One of the most frequently asked questions that many nonprofit organizations receive is, "How can I help the cause other than donating money?" We know there are many people who strongly believe in a cause but may not be able to contribute monetarily. Of course, there are a multitude of ways you can help an organization through volunteering, but what if you don’t live close enough to the organization? What if you don’t have transportation?
This is where the importance of being an online activist comes in. Activism can get a bad rap, especially when it takes place on social media, where many people refer to it as ‘slacktivism.’ A lot of people disregard the power of slacktivism, but it's proven to be a highly effective strategy that can strengthen any cause if utilized the right way.
The term slacktivism—a blend of slacker and activism—refers to social media activism (such as sharing posts and using hashtags that relate to a cause). The main criticism of slacktivism is that it takes such minimal effort to use a hashtag or repost a photo, but that's also the beauty of it! The ease of use and wide reach of social media makes slacktivism an efficient way to spread a message and educate multiple communities about an issue you care about.
In most cases, awareness is the first step to becoming involved in an issue, and slacktivism is an easy and free way to bring that awareness to people around you. Another argument against slacktivism is that it only helps raise awareness then is rendered useless afterward. Studies have been conducted that prove exactly the opposite, however, and that slacktivism is usually only the beginning of people’s involvement in a cause.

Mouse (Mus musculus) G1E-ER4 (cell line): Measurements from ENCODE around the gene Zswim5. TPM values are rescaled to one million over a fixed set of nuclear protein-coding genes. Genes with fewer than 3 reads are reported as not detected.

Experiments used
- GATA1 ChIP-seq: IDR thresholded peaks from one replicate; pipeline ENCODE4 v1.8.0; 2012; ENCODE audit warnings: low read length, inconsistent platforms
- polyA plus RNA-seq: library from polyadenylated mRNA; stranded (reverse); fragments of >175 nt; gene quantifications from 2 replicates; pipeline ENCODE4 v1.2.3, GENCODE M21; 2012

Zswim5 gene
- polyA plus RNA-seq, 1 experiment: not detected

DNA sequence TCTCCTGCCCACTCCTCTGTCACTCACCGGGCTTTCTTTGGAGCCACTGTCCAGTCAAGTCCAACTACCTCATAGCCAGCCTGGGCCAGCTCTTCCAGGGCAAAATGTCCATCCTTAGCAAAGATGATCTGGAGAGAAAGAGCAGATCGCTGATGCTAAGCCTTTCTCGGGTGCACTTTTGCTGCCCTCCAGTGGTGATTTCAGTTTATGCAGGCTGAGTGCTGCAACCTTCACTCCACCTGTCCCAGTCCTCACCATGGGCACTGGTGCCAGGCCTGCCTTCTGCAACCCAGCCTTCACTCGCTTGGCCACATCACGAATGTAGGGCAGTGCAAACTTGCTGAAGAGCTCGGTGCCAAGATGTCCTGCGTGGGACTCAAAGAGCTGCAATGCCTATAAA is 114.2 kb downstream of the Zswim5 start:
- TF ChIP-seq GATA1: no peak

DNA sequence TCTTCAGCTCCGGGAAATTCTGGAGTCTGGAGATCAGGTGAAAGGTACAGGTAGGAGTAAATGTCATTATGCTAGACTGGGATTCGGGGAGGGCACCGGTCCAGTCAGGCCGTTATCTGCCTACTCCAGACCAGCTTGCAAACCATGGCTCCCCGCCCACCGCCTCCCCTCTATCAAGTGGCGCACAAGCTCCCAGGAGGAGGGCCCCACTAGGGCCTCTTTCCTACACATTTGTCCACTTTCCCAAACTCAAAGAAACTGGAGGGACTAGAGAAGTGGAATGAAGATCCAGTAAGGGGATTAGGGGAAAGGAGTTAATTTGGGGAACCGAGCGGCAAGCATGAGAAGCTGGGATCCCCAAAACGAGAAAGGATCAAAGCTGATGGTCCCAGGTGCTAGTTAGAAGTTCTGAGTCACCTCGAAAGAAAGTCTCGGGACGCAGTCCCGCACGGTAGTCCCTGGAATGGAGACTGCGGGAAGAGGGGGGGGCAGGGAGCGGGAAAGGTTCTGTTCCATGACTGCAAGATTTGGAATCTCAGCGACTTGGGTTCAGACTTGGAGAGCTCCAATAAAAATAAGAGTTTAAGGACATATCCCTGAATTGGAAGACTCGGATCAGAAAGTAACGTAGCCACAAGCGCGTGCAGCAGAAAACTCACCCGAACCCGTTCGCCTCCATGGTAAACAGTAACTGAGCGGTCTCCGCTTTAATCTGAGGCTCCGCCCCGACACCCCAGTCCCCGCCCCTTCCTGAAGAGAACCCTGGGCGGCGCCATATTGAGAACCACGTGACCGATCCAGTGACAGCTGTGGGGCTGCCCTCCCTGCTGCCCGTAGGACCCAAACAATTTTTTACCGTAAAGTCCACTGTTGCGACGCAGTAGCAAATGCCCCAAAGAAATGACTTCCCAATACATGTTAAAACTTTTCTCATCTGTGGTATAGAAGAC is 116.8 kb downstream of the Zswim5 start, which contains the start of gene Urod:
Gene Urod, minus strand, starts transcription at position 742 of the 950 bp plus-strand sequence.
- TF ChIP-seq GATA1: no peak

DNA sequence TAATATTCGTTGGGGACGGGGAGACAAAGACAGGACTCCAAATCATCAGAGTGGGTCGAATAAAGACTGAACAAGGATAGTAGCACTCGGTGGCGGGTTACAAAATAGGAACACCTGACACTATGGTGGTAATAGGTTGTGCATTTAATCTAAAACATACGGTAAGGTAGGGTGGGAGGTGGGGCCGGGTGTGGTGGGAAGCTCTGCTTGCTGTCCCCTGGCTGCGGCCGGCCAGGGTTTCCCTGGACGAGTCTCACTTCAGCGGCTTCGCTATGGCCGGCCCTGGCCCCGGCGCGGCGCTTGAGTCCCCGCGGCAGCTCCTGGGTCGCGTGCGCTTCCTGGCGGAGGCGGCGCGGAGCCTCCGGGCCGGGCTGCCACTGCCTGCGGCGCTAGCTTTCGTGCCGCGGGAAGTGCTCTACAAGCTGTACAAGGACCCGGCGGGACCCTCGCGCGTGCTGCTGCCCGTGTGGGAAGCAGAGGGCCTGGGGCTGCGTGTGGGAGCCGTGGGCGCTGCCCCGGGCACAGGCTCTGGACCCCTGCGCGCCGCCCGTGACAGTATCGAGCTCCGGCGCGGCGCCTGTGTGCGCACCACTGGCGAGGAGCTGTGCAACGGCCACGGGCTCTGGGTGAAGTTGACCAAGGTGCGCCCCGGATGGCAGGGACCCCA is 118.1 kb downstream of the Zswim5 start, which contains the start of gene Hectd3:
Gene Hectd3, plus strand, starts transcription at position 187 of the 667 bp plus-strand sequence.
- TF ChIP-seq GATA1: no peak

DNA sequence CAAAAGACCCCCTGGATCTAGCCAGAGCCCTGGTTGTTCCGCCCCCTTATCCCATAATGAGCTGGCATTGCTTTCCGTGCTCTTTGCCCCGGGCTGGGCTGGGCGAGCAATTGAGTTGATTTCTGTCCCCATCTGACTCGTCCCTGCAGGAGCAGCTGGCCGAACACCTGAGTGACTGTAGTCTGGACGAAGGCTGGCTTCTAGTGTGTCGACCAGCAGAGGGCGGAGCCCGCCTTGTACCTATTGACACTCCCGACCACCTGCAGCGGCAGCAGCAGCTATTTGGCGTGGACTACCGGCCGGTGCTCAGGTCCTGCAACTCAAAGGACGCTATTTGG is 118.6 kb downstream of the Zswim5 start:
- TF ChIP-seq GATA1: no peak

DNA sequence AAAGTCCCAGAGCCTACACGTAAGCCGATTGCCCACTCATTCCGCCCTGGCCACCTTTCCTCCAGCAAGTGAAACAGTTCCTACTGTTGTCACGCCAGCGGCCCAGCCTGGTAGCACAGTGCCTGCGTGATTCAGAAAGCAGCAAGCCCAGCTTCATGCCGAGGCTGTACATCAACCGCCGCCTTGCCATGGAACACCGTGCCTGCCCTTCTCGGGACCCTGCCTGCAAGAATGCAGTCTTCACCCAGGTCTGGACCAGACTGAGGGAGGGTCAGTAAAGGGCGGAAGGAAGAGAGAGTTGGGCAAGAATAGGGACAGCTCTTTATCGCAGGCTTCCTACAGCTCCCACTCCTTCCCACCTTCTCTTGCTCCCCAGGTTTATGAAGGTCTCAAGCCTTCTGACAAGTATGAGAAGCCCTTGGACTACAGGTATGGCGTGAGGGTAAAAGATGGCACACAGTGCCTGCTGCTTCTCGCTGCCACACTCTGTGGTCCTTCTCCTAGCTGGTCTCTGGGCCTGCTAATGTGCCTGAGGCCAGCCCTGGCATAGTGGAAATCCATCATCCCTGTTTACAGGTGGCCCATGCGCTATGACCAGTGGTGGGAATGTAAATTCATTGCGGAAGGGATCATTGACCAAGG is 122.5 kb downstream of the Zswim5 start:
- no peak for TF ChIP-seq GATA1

Slacktivists aren't slacking at all
A study conducted in 2010 by Georgetown University showed that, in a sample of 2,000 Americans 18 and older, those who participated in slacktivism were over 50% more likely to take additional steps to help those causes.1 Slacktivists were shown to be more involved in volunteering their time, attending events, buying products from organizations, and recruiting others to the cause. Long story short: slacktivists aren’t slacking at all.
Many organizations have realized the importance of having slacktivists support their cause. At The Exodus Road, we know how important social media activism is. It's a way to effectively share our message with a larger audience and educate people on the issues of human trafficking and modern day slavery. This is why we have created a name for our activists: Online Abolitionists.
Becoming an Online Activist
Online Abolitionists is a group we started over a year ago that has grown with passionate people who want to make a difference. Having a place where activists from all over the world can discuss and share ideas creates a space where we can all learn and grow together. Becoming an online abolitionist is easy; all you have to do is sign a pledge and join the Facebook group. We will also provide you with all of the digital tools you need to be the best slacktivist you can be.
What our Online Abolitionists say
When asked why she thinks advocacy is important, one of our abolitionists, Christiana, answered:
“I care about raising awareness, because in a movement like this where justice is truly in the hands of the ordinary, a greater societal awareness is directly linked to the ability to solve the problem. We have the power and the resources to abolish human slavery…we simply need enough passionate people willing to come together and do it.”
We never know how many tweets, photos, or hashtags it will take for people to engage in the issue, but by being an online activist for a cause, you are helping to inspire change. As another one of our online abolitionists put it:
"Activism may often seem insignificant, but the effects are endless."
So, next time you're wondering how you can support an important organization or cause, don’t be too quick to write off slacktivism. It may just be the best way to become a strong advocate for the cause you really care about.
1 Georgetown University: Slacktivists Doing More than Clicking in Support of Causes